Tuesday, July 14, 2009


Last year, I was an elementary teacher. This September, I will be teaching secondary.

In preparation for my new assignment, I wanted to draft an outline of academic expectations. I thought this would be good for the students to receive at the beginning of the year, so they could know what their goals were and what they would be graded against. Also, I thought such a document, or checklist, would be beneficial for parents. It would also be beneficial for my superiors, to demonstrate my planning, and beneficial for myself, to guide the development of my curriculum.

I thought that the provincial Ministry of Education would provide a document for teachers outlining what needed to be taught at each grade level. However, the prescribed curriculum is not so clearly defined.

Quebec is in the infancy of an educational reform. There are new curriculum guides for the teachers. The elementary English guide has a sort of checklist enumerating expected skills for each of the three cycles.

The secondary guide is less specific. I have read through it more than once. It does not provide the same level of specific benchmarks that the elementary guide provides. The information is presented with less structure. In an attempt to extract and organize the information, I have begun creating a mindmap of the guide utilizing the website Mindomo.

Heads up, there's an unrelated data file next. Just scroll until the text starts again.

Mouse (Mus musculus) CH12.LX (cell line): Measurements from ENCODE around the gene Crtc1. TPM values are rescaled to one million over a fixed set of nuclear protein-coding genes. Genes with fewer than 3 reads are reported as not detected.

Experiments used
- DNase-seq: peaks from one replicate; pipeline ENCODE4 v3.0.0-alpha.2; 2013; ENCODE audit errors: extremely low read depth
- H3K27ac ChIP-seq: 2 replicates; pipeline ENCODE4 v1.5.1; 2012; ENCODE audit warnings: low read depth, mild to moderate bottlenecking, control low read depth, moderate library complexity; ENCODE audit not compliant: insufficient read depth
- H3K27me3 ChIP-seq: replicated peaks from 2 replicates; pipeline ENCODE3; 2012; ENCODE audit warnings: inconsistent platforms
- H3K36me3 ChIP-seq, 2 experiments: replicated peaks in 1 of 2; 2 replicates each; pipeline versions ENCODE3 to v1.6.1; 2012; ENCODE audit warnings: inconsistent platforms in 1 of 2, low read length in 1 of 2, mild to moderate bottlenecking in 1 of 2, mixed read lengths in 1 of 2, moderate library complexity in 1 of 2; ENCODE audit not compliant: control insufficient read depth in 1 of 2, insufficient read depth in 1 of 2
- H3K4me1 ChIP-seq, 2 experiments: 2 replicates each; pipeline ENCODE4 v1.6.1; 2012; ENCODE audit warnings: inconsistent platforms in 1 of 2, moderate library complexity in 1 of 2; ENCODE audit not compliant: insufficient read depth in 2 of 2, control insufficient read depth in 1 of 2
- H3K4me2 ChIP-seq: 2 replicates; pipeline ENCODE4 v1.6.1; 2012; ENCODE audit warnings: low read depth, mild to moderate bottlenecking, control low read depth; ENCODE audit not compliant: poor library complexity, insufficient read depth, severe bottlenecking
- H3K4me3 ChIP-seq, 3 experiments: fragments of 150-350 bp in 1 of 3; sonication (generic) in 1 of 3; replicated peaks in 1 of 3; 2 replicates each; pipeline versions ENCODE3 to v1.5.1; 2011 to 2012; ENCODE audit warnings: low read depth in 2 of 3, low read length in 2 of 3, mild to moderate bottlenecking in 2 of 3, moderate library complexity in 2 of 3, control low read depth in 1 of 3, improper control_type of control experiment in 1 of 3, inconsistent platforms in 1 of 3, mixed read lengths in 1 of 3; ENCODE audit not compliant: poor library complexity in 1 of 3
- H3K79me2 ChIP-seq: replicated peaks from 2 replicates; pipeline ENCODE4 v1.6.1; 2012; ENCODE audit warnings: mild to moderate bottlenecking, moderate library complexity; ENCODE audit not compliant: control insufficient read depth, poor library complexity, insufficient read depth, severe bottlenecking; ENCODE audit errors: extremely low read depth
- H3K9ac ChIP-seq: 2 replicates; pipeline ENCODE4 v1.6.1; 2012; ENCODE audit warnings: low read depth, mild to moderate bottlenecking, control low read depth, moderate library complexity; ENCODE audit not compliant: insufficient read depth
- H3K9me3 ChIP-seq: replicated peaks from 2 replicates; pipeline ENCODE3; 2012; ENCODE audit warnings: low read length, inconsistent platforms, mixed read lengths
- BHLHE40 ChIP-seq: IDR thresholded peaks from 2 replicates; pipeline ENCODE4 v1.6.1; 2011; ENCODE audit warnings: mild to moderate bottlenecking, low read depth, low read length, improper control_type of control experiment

I had been seeking detailed instructions. But this, I suppose, is the old paradigm of education. We really are experiencing a revolution, one that is affecting not only curriculum within the classroom, but also the job description of teachers. It is no longer: tell the students this information; it is: help the students practise these skills.

Here is a nice video about today’s students, entitled, A Vision of Students Today, that I found on the website, Emerging Internet Technologies for Education.


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